Chlorothiazide Diuril Diuretic & Antihypertensive, Short Acting. PO or IV (paranterally) Rapid onset of 1-2 hours, with a duration of action of 6-12. Thiazides act on Na+Cl symporter in the distal tubule to block Na+ reabsorption and increase K+ and water excretion. They are less effective than the loop diuretics because over 90% of the Na+ has already been reabsorbed by the time the filtrate reaches the distal tubule. Primary Indication: Mild to moderate HTN. They are not effective in patients with severe organ impairment. Chlorothiazide increases excretion of sodium and chloride in approximately equivalent amounts. Natriuresis may be accompanied by some loss of potassium and bicarbonate. Adverse effects: Dehydration and excessive loss of sodium, potassium, or chloride ions may occur with over treatment, which leads to hypokalemia and hypochloremia that can cause metabolic alkalosis. (dysrhythmias from hypokalemia) Careful monitering with digoxin to avoid dysrhythmias. Potassium supplements are sometimes prescribed. Also causes increase in blood glucose levels (and can increase serum levels of uric acid if patient has a history of gout). Serious adverse effects: Blood dyscrasias (blood containing permanent abnormal cellular elements) such as leukopenia (reduction in the # of WBC), agranulocytosis (deficiency of granulocytes causing increase vulnerability to infection), and aplastic anemia (failure of bone marrow dev. Causing deficiency of all types of blood cells). These are rare effects. Contraindications: Anuria, prior hypersensitivity to sulfonamide antibiotics. Preexisting hypovolemia or hypotention should be corrected first. Do not use on jaundiced neonates because it worsens the problem. Drug interactions: reduces effictiveness of anticoagulants, sulfonylureas, and antidiabetic drugs, including insulin. Increases risk of renal toxicity from NSAIDs. Cortocosteroids and amphotericin B increase potassium loss. Decreases the excretion of lithium and can lead to lithium toxicity. Do not use with calcium supplemts, Ginko biloba, oral aloe, hawthorn. Patient should be placed on a sodium-restricted diet of 8g or less per day. Treatment of Overdose: manifested by electrolyte depletion, treat with infusion of fluids containing electrolytes, also preventing dehydration and hypotension. Pregnancy Category B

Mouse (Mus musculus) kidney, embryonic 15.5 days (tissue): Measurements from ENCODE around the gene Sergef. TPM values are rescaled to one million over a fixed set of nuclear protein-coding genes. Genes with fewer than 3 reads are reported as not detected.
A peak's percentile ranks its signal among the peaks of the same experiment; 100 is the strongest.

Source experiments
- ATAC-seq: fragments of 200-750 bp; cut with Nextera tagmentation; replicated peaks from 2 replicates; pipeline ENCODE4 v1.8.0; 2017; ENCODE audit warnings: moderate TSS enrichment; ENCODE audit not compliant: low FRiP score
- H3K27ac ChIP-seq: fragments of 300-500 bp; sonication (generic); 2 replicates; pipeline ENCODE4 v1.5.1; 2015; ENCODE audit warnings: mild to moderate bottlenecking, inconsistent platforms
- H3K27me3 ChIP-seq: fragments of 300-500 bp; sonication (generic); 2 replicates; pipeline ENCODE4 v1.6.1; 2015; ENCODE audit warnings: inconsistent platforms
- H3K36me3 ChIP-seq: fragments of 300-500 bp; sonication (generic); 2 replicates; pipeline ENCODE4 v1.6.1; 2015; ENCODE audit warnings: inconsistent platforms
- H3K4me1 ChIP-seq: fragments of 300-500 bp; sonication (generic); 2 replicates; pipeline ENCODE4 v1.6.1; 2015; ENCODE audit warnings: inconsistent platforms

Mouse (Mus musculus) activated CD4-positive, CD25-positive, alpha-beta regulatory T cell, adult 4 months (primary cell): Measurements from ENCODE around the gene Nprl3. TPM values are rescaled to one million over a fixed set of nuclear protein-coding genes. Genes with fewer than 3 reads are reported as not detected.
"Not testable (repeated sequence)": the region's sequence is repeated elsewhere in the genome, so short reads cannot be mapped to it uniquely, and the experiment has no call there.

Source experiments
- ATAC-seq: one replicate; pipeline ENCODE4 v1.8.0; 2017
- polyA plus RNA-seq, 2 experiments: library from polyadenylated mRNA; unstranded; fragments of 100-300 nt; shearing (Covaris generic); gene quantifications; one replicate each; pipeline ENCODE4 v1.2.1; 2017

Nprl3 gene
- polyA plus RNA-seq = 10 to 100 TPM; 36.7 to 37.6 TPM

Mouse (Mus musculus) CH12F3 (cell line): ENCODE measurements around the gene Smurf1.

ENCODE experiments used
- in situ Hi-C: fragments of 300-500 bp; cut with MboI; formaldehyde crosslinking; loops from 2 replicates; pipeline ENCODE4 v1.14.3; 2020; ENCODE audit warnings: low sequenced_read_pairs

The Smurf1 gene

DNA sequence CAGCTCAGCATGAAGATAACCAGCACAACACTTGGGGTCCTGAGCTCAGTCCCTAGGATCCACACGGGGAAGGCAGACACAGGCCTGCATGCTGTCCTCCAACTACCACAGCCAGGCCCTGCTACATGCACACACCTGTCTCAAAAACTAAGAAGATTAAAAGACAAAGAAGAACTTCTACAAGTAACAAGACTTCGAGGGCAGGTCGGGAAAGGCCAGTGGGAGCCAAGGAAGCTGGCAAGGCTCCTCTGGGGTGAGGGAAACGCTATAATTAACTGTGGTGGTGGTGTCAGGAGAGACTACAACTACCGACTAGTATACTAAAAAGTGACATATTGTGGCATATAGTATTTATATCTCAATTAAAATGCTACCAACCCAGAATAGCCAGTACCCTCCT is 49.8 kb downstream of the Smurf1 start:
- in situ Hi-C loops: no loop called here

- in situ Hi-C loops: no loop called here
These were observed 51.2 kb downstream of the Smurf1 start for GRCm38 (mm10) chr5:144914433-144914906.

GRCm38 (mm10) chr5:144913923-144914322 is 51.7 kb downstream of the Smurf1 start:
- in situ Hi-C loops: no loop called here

Nursing Responsibilities: Obtain baseline serum electrolytes, CBCs, BUN, serum glucose, uric acid, CO2, and BP. Moniter I&Os. Check for edema. Effectiveness may be seen in 3-4 days, with full effects in 3-4 weeks. Provide ready access to restroom facilities. Weigh daily. Advise patient to eat potassium-rich foods daily. Teach symptoms of hypokalemia: muscle cramps or weakness. Make position changes slowly. Drug causes photosensitivity. Mannitol Type: osmotic diuretic Effects and uses: increase urine output in pts experiencing oliguria from acute renal failure. Mannitol ha d the abilitly to increase the osmolality of plasma and can reduce intracranial following head trauma. Administered concurrently with nephrotoxic drugs will speed them through the kidney to reduce damage to the walls of the renal tubules. IV onset: 1-3h 4-6hr duration

Adverse Effects: electrolyte imbalances(deficiencies or excesses) Pt may become hypovelemic or dehydrated other effects include fatigue, nausea, vomiting, dizziness, convulsions, and tachycardia. Contraindications: anuria, severe CHF, organic CNS disease or intracranial bleeding, severe dehydration, and shock. Test dose is admin. to check pts renal function( satisfactory if urine flow is at least 30 to 50 mL/h over 2 to 3 hours following test dose of 0,2 g/kg). Extreme caution should be used with pts who have high intracranial pressure. Drug Interactions: mannitol may increase the excretion of many drugs. This results in a decrease effect for drugs such as lithium, imipramine, salicylates, barbiturates, and potassium supplements.